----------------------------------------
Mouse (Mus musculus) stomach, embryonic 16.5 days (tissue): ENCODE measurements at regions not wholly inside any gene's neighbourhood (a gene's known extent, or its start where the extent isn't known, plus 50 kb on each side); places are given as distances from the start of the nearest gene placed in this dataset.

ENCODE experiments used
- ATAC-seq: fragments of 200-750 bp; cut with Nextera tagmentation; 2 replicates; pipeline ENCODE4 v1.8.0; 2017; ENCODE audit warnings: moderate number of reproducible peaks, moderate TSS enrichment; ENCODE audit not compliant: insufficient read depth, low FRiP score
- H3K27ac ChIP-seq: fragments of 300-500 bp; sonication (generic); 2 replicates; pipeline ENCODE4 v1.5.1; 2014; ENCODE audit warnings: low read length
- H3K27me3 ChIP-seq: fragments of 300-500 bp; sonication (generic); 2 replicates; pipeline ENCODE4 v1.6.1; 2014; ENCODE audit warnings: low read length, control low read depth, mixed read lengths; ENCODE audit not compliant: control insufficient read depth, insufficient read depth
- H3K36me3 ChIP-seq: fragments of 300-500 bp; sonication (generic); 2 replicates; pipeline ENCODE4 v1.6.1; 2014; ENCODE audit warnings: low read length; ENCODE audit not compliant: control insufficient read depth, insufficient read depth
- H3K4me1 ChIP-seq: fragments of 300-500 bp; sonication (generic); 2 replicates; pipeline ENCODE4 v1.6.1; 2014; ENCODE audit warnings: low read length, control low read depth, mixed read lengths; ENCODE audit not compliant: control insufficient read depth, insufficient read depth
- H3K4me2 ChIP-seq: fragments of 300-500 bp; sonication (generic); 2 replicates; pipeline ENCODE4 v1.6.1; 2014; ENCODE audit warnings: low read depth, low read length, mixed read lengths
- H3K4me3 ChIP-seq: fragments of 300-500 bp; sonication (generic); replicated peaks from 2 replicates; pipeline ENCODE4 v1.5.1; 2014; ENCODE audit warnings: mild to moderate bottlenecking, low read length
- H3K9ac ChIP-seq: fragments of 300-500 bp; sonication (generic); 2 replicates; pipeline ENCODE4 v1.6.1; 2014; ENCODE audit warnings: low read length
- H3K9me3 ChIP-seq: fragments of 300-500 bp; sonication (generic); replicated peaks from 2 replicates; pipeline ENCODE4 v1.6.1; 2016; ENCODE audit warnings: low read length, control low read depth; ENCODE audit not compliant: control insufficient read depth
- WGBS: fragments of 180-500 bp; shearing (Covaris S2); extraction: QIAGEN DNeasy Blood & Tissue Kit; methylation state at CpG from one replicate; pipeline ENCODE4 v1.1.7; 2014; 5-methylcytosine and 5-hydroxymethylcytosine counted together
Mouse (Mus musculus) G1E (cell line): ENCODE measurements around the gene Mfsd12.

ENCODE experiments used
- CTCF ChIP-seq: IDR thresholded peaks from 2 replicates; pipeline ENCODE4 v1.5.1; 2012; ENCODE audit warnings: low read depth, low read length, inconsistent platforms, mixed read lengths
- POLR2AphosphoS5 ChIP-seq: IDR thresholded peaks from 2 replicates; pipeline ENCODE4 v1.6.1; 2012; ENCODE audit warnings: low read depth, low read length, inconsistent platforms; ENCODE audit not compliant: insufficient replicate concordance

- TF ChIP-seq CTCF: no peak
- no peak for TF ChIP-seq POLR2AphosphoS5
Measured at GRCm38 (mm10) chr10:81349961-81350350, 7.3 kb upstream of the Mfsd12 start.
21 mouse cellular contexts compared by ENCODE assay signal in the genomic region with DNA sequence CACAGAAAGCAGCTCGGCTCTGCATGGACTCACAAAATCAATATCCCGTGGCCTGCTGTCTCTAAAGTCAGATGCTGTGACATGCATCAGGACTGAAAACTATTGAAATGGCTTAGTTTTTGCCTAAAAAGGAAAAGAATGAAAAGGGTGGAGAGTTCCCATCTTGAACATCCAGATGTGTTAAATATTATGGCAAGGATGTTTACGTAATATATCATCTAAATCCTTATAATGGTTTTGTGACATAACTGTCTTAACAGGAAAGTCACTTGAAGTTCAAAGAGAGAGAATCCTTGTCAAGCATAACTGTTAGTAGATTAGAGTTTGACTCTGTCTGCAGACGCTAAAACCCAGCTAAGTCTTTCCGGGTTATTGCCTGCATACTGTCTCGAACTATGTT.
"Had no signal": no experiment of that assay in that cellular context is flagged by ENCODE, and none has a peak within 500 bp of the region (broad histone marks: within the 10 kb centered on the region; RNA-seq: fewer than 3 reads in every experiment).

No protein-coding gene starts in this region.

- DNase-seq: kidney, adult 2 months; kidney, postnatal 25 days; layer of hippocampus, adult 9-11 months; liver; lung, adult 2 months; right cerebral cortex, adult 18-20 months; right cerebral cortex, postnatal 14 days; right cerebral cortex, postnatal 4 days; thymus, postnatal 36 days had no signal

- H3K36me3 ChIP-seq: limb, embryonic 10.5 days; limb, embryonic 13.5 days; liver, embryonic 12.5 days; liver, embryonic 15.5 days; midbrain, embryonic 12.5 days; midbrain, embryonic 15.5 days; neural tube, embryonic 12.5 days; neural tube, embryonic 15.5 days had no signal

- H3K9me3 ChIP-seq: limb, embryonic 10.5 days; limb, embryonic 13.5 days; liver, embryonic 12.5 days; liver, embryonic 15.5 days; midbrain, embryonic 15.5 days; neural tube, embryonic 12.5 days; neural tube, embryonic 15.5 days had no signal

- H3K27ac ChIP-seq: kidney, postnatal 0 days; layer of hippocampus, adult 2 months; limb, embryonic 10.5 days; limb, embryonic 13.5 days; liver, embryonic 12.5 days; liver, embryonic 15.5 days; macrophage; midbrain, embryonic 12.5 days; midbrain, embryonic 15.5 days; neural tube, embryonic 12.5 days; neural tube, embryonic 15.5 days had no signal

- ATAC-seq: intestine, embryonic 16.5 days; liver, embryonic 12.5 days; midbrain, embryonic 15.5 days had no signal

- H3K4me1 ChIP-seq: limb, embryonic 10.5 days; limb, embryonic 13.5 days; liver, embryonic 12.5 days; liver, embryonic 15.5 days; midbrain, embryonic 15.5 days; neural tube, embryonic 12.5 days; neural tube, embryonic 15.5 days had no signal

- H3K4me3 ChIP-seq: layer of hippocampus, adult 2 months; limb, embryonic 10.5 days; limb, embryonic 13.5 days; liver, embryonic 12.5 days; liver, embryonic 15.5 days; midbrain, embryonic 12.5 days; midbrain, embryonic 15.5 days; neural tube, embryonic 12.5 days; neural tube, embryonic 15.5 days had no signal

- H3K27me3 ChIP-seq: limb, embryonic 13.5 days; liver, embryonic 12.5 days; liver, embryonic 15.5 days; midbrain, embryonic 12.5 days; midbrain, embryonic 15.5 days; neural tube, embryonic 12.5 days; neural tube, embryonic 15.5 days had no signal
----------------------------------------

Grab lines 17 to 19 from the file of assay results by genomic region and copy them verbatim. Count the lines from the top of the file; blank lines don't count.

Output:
- TF ChIP-seq CTCF: no peak
- no peak for TF ChIP-seq POLR2AphosphoS5
Measured at GRCm38 (mm10) chr10:81349961-81350350, 7.3 kb upstream of the Mfsd12 start.